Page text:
The advantages and potential of an in vivo Drosophila glial neoplasia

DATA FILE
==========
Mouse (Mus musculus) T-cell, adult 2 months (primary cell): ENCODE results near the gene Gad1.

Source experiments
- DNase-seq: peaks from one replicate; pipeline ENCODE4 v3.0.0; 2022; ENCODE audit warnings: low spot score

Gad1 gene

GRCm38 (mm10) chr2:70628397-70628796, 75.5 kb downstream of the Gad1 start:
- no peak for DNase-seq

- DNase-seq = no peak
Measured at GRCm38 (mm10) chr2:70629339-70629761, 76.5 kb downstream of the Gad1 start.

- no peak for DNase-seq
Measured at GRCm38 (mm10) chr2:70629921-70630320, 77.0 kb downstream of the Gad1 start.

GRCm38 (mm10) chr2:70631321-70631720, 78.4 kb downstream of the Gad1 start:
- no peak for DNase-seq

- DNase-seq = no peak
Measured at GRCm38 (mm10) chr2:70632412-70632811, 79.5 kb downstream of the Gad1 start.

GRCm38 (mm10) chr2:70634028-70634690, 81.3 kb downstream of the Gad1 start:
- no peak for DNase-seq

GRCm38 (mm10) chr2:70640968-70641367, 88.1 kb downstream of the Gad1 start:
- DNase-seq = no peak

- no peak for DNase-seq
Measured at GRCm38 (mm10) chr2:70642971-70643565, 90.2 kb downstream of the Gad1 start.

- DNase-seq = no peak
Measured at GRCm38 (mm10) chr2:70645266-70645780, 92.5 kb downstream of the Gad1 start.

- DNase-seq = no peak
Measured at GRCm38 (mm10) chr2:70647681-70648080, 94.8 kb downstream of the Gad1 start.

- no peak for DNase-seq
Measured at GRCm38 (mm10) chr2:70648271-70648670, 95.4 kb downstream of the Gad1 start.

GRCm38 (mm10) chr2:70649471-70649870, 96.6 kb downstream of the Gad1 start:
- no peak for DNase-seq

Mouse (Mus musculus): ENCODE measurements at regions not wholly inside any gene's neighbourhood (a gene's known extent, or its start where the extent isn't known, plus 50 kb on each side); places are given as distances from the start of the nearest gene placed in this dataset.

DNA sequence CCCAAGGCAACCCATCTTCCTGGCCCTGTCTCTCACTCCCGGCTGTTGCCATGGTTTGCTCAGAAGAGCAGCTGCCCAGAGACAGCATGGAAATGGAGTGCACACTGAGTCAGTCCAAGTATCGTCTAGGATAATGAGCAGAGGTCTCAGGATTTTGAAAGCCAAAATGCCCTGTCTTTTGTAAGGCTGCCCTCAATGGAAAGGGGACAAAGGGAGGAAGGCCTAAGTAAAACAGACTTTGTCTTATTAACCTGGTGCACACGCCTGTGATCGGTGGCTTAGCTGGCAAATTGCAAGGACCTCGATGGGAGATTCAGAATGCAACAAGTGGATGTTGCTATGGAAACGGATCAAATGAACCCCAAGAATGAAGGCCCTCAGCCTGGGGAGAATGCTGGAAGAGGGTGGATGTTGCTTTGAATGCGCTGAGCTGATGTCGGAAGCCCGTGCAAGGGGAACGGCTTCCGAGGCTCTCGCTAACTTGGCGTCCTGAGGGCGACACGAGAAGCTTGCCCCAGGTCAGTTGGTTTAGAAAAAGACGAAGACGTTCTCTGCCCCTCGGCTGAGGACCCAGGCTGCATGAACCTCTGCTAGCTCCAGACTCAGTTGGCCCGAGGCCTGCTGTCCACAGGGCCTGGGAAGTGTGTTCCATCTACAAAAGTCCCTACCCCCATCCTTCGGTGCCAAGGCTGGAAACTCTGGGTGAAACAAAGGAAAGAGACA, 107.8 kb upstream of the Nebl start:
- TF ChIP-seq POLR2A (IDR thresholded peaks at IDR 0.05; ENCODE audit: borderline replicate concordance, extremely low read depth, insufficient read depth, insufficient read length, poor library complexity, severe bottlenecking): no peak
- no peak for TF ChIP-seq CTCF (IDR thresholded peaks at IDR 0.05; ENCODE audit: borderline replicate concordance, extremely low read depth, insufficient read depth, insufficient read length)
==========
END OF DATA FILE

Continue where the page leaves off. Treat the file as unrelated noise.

We adapted a glial neoplasia model in Drosophila using the UAS-Ras85Dv12 and repo-GAL4 driver system that induces overgrowth of glial cells to mimic glial neoplasia formation (Read et al., 2009). Although RAS alterations in human glioma occur at a lower frequency than some other higher frequency driver alterations (Brennan et al., 2013), our rationale for using mutant RAS overexpressing model in Drosophila was to study the effects of NMNAT on the broader common (rather than Ras-specific) processes underlying tumorigenic development in a validated glioma model in Drosophila. It will be an important future direction to establish Drosophila models using other high-frequency glioma drivers. Since all Drosophila glia express Repo, we can easily monitor the formation of Rasv12-driven glial neoplasia in the brain by GFP reporter, Repo, and F-actin labeling. In fluorescence imaging, normal brains typically have two to three layers of Repo-positive cells visible in each section (Figure 1B). Therefore, any tissue mass consisting of more than three layers of glia would be atypical and potentially tumor-like. We analyzed glial neoplasia with three key criteria: cell type (Repo-positive), cell number (more than three layers with at least 400), and tissue size (volume of at least 12.4×103 μm3). Combined with our high-resolution imaging capability, these criteria allow us to distinguish tumor from non-glial neoplasia tissue with high confidence and to analyze glial neoplasia in the most robust and reproducible manner. In Rasv12 expressing flies, we observed glial neoplasia occurred extensively in the brain and VNC.